Pare down the personal items you carry. Meuleners carries car keys, identification, cash, and her cell phone in her pockets. That way, if she ever has to leave her backpack behind, all the items she needs are with her.

Barrieau sees other advantages to paring down. By leaving their wallets behind, Barrieau says, his staff can respond honestly to panhandling youth. “It allows us not to get into a conversation about whether we have money,” he says.

Be consistent, trustworthy, and ethical. “We see the same kids day in, day out,” Solheim says. He tells his staff to “be a consistent figure on the streets and just kind of let them know we’re there if they need our help.”

That philosophy has kept Solheim safe, he says, because young people will protect outreach workers when necessary. He cites a recent incident when Orion Center’s street outreach van ran out of socks, a valuable commodity on the streets.

One young man, about 20 years old, showed his displeasure. “He raised his voice and cursed, created a scene,” Solheim says. “His peers stepped in and told him to calm down.”

Keeping high ethical standards and professional boundaries (no business with clients, no seeing them outside of work time, no spending time alone with them) has a similar effect, Bradley says.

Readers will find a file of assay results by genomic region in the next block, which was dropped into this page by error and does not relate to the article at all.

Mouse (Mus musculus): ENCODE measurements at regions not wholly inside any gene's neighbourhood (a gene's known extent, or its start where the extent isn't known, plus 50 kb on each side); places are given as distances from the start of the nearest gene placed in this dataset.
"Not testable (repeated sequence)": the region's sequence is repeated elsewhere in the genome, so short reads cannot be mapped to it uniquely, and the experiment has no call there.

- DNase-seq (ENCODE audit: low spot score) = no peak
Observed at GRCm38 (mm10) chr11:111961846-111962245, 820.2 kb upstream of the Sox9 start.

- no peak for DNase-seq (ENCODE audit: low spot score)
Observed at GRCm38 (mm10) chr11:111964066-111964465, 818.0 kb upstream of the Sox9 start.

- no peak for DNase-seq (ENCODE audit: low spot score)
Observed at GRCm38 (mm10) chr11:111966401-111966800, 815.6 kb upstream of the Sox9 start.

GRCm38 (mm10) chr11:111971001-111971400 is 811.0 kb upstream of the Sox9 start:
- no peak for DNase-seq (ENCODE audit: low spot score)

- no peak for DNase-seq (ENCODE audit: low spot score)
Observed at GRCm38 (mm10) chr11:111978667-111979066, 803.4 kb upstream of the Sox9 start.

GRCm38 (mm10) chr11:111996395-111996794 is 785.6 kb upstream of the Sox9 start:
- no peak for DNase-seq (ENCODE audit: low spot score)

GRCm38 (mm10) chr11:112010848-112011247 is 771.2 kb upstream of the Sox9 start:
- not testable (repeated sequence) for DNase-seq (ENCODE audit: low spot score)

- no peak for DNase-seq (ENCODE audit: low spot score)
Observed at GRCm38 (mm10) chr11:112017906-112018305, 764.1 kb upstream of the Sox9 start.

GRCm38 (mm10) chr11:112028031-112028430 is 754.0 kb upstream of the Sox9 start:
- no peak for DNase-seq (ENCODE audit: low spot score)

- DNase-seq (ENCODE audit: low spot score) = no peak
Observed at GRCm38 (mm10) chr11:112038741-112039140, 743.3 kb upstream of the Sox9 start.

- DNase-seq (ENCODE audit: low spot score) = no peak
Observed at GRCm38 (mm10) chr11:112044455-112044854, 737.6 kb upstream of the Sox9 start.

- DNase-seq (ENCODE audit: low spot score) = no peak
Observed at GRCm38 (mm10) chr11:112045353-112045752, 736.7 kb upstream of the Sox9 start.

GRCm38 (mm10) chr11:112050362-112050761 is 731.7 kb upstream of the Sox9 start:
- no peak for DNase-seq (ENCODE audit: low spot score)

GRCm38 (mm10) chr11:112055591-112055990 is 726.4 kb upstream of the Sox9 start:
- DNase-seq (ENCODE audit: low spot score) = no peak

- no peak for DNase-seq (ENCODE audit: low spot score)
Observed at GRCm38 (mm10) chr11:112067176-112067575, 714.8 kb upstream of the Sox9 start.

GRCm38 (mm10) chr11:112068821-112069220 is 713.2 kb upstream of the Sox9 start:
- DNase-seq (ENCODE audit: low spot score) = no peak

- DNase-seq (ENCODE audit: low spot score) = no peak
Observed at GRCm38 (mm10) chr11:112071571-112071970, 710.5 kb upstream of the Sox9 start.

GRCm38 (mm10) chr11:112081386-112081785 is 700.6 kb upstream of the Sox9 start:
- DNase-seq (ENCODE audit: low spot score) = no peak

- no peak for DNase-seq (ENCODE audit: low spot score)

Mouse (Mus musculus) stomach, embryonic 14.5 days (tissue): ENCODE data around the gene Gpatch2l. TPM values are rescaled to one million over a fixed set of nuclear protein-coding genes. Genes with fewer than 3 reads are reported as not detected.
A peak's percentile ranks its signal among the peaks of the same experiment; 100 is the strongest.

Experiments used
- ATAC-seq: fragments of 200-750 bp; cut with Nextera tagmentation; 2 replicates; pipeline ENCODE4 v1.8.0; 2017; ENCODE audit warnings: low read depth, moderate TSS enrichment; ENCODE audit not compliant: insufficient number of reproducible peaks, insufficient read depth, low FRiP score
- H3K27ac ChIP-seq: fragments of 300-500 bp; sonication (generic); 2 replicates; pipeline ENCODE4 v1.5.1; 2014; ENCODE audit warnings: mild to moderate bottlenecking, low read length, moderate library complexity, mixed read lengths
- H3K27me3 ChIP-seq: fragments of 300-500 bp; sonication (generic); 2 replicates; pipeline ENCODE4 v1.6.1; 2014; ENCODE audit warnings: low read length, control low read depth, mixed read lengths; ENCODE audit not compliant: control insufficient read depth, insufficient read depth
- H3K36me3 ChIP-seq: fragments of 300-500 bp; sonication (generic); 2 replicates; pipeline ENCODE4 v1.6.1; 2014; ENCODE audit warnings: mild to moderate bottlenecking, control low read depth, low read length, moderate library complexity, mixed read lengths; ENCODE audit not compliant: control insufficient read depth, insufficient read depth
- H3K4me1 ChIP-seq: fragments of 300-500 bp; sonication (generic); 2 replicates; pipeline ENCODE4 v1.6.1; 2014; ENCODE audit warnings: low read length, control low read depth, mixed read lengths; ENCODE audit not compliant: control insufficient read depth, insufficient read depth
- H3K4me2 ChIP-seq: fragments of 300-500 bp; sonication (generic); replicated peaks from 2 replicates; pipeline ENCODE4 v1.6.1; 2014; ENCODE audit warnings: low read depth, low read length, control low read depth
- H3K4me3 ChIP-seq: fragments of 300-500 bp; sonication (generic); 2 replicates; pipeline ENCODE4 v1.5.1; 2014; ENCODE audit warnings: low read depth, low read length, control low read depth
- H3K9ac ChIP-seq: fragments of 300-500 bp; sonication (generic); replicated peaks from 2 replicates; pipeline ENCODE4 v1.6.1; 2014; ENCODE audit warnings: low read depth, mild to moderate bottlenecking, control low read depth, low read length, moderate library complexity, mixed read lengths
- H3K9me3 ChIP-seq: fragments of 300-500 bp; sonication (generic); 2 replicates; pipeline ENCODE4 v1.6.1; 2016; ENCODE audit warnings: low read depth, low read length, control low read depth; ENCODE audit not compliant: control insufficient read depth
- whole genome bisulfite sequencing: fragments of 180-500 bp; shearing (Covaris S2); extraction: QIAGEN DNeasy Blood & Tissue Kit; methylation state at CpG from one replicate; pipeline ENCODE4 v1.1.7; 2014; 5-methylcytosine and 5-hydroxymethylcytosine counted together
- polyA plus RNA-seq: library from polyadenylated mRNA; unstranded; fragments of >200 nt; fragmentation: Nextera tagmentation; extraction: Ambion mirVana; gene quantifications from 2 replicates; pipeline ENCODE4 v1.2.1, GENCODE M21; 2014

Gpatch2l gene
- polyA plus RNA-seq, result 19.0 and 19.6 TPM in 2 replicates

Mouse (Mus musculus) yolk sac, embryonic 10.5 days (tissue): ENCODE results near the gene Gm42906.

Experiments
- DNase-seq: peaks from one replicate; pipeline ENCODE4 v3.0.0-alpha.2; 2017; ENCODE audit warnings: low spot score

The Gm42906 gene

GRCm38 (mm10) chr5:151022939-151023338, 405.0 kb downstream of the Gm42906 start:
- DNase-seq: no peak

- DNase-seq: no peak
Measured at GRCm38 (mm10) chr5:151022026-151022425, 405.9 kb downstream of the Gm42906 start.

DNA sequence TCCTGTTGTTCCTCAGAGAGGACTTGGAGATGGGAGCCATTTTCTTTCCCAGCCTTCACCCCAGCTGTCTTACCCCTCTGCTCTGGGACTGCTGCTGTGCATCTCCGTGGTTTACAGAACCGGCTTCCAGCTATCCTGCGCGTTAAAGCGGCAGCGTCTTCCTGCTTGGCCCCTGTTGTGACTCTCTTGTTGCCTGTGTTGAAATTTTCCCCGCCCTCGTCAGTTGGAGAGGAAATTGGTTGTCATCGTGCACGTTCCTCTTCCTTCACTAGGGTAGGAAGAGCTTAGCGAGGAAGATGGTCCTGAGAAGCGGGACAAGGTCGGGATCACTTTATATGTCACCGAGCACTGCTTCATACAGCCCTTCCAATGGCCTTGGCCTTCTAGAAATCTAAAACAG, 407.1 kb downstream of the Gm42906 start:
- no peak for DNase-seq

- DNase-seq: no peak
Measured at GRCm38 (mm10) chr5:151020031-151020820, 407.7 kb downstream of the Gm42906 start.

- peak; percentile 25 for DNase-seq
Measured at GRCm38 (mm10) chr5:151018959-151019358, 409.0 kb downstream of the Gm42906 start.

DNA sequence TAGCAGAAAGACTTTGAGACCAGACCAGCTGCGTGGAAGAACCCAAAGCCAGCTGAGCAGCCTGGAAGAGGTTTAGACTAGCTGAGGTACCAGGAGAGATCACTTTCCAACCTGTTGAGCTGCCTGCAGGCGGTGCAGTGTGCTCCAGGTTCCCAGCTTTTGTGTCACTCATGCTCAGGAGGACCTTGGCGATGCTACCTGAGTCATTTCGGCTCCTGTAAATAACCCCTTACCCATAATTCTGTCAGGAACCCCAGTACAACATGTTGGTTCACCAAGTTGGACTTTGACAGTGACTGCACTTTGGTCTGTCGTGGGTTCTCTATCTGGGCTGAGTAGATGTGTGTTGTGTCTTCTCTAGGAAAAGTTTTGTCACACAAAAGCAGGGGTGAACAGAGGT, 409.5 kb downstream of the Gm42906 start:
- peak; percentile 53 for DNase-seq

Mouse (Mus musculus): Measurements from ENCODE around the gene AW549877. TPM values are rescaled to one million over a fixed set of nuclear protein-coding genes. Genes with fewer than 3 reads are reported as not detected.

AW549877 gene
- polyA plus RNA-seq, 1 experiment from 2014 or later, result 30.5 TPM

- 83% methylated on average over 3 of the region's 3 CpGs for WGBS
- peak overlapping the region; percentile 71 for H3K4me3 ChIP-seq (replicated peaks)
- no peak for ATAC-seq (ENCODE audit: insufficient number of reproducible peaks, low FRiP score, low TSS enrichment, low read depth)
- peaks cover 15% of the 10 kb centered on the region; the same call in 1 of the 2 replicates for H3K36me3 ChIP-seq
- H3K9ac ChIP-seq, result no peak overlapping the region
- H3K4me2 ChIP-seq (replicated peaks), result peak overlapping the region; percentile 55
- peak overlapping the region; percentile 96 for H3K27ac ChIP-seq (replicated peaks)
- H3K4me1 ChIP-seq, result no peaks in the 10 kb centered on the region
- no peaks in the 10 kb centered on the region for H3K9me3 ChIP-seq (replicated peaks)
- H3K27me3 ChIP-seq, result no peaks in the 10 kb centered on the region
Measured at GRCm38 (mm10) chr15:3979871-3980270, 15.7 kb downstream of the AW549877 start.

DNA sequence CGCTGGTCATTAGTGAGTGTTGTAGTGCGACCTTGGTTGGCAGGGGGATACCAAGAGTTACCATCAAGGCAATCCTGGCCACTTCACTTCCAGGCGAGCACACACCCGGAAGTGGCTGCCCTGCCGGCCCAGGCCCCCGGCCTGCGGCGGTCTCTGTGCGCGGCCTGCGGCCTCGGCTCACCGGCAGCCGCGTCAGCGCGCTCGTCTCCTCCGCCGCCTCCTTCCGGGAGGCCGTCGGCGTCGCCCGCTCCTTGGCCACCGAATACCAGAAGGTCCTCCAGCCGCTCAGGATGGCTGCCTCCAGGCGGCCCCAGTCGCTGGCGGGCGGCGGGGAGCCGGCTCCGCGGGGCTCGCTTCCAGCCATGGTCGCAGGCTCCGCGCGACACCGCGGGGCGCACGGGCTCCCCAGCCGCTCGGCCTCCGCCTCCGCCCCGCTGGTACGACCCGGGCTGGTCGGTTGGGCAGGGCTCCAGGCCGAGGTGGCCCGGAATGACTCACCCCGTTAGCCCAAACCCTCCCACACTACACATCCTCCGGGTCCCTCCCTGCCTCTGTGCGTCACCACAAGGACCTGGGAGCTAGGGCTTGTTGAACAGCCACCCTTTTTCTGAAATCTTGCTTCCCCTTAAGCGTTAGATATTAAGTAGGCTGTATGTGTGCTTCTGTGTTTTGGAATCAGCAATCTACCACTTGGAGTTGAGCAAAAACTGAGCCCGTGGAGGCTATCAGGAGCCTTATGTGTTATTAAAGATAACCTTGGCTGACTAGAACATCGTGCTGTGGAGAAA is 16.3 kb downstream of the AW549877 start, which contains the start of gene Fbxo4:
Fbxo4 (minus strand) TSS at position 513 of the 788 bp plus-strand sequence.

Because staff of the Night Ministry have built trusting relationships with young people, “youth are very protective of us,” she says. “If someone’s rude, they immediately stand up for me.”

Be a good observer. A veteran street outreach worker once told Meuleners, “When you get somewhere, you don’t have to jump in right away. Drive through. Observe.”

Meuleners has practiced that advice, to good advantage. “I like to just sit,” she says. “People just come up to ask why I’m there. It’s a good way to get the hang of what’s going on.”

Share what you know about specific young people. “Everybody has certain clients they know better than others do,” Solheim says. “They might know what’s going on in their lives and can tell others when it’s best to engage with them or to stay away.” Some reasons to stay away might include a youth’s recently breaking the law or using more drugs. Solheim also recommends keeping some distance when a street youth dies, to give other young people time to mourn. “We give them room to be themselves … and let them approach us if they want to.”

Don’t get lulled into complacency. “Sometimes street outreach can get boring and it’s easy to get into ruts,” Meuleners says. “Because it can get boring, people can get careless. They think, ‘Nothing’s happened forever, so nothing’s gonna happen.’ They don’t realize how quickly things can change.”